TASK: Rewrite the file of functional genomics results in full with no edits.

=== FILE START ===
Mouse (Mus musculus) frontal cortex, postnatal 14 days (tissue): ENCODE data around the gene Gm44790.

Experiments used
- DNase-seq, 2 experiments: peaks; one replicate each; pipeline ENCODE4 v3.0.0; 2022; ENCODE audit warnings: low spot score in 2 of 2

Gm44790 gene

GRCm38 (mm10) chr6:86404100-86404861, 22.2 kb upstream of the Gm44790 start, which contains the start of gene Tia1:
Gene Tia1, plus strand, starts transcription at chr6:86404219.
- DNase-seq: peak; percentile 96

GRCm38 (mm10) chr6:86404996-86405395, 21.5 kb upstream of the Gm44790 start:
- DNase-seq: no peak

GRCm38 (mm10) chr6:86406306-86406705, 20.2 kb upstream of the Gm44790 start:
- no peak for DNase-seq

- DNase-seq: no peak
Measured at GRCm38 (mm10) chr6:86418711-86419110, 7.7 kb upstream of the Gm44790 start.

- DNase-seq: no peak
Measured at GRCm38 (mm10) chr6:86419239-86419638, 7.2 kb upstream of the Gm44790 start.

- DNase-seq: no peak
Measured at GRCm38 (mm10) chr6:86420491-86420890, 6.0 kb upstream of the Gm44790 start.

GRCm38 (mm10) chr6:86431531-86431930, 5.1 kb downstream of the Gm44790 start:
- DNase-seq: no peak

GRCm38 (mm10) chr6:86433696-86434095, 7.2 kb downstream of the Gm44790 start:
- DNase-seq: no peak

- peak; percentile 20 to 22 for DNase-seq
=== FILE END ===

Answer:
Mouse (Mus musculus) frontal cortex, postnatal 14 days (tissue): ENCODE data around the gene Gm44790.

Experiments used
- DNase-seq, 2 experiments: peaks; one replicate each; pipeline ENCODE4 v3.0.0; 2022; ENCODE audit warnings: low spot score in 2 of 2

Gm44790 gene

GRCm38 (mm10) chr6:86404100-86404861, 22.2 kb upstream of the Gm44790 start, which contains the start of gene Tia1:
Gene Tia1, plus strand, starts transcription at chr6:86404219.
- DNase-seq: peak; percentile 96

GRCm38 (mm10) chr6:86404996-86405395, 21.5 kb upstream of the Gm44790 start:
- DNase-seq: no peak

GRCm38 (mm10) chr6:86406306-86406705, 20.2 kb upstream of the Gm44790 start:
- no peak for DNase-seq

- DNase-seq: no peak
Measured at GRCm38 (mm10) chr6:86418711-86419110, 7.7 kb upstream of the Gm44790 start.

- DNase-seq: no peak
Measured at GRCm38 (mm10) chr6:86419239-86419638, 7.2 kb upstream of the Gm44790 start.

- DNase-seq: no peak
Measured at GRCm38 (mm10) chr6:86420491-86420890, 6.0 kb upstream of the Gm44790 start.

GRCm38 (mm10) chr6:86431531-86431930, 5.1 kb downstream of the Gm44790 start:
- DNase-seq: no peak

GRCm38 (mm10) chr6:86433696-86434095, 7.2 kb downstream of the Gm44790 start:
- DNase-seq: no peak

- peak; percentile 20 to 22 for DNase-seq